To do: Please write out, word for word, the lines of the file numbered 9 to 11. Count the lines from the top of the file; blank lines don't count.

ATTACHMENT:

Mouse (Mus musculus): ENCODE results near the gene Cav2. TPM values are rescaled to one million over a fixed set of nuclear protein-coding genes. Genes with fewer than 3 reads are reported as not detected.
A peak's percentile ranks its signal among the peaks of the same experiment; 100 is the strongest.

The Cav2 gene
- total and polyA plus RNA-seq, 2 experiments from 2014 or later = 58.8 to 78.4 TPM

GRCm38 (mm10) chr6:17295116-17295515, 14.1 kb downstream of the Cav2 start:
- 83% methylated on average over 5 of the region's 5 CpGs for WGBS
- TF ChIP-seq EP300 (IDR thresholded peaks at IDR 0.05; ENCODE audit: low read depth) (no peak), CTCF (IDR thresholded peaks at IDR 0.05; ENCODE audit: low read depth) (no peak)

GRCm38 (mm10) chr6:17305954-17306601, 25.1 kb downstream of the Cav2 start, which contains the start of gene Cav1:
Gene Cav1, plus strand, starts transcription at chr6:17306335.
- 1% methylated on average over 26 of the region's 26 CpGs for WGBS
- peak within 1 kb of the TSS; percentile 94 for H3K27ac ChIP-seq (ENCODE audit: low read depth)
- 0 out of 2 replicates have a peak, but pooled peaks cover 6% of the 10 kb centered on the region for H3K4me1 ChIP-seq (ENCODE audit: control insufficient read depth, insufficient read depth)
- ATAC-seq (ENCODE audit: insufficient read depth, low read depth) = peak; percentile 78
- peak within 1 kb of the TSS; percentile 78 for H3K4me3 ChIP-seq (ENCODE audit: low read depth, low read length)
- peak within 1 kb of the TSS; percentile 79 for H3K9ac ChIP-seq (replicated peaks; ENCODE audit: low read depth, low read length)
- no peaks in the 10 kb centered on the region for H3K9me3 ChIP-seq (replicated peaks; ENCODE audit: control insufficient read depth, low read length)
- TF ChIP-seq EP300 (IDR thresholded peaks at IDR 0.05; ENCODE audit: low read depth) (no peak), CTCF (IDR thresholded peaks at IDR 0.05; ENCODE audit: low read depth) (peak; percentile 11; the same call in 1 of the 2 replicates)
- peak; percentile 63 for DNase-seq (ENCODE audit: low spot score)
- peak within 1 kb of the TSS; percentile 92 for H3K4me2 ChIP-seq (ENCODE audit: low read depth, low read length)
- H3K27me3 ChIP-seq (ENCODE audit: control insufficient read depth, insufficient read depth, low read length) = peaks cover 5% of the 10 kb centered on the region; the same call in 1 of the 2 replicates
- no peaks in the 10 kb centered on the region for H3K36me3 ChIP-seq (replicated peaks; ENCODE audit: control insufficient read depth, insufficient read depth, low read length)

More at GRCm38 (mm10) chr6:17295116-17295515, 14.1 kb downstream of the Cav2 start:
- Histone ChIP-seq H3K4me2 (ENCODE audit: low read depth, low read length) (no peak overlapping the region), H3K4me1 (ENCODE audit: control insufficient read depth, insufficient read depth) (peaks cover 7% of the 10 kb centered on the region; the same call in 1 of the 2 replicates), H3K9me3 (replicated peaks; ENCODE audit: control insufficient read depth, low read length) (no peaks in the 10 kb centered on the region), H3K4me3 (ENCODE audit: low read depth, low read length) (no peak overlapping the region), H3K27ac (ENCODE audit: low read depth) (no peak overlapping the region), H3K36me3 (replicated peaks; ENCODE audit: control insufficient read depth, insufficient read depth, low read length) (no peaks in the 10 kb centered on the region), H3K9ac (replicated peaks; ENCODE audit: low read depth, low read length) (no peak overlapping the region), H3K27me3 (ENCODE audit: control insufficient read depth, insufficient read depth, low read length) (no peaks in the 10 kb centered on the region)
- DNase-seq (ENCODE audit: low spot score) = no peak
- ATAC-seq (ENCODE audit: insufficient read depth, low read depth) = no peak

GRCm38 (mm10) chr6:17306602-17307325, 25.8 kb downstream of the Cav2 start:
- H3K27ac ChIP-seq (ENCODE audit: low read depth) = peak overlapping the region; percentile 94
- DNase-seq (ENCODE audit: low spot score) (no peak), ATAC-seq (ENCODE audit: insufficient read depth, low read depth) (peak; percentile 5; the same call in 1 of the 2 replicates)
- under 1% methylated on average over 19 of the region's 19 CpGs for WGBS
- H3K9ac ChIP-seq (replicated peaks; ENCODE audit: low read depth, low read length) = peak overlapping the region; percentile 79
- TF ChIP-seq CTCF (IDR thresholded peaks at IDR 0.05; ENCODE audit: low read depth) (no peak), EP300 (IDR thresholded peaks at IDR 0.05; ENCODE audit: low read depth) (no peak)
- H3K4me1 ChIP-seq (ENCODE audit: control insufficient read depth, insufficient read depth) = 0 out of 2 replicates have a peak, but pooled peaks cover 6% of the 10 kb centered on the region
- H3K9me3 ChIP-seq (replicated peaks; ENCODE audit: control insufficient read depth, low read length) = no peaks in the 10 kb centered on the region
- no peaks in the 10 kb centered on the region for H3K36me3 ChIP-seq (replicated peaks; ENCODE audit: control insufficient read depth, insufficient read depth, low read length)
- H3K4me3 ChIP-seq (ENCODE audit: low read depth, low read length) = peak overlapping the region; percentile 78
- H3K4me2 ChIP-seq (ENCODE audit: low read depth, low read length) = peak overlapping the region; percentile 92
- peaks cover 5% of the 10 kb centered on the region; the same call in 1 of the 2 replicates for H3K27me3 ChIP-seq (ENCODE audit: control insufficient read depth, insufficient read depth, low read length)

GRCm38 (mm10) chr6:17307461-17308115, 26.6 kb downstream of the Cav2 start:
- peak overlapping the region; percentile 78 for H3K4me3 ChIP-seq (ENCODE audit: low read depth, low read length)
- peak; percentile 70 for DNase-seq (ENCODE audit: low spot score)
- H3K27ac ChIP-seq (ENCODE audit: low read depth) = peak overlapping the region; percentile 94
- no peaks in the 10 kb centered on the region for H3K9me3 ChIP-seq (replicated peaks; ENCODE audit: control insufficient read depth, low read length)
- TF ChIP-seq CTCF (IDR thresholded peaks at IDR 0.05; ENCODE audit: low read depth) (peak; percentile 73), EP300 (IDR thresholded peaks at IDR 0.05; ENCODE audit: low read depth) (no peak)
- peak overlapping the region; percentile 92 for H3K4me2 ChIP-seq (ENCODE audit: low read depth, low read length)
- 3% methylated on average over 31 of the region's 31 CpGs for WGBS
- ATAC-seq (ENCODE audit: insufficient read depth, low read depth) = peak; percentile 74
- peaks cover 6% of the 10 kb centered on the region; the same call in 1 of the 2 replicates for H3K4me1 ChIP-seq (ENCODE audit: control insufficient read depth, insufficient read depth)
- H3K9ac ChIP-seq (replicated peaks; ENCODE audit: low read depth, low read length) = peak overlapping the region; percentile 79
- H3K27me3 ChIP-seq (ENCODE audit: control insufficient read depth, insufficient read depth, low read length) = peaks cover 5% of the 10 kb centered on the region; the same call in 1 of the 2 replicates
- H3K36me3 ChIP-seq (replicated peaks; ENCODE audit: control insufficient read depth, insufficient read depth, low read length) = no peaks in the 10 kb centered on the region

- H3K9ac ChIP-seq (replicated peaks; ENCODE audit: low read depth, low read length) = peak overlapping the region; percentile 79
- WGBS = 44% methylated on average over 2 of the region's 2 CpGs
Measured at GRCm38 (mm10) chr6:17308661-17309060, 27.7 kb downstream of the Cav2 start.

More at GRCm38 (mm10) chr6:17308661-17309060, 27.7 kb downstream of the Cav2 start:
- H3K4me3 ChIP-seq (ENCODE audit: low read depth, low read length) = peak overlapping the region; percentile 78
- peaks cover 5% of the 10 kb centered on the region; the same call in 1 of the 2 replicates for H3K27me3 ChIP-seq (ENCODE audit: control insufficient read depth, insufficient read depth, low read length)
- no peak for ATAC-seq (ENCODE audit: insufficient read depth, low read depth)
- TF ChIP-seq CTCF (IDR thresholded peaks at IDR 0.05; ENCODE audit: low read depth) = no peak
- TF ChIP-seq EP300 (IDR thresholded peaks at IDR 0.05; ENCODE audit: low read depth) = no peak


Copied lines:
Gene Cav1, plus strand, starts transcription at chr6:17306335.
- 1% methylated on average over 26 of the region's 26 CpGs for WGBS
- peak within 1 kb of the TSS; percentile 94 for H3K27ac ChIP-seq (ENCODE audit: low read depth)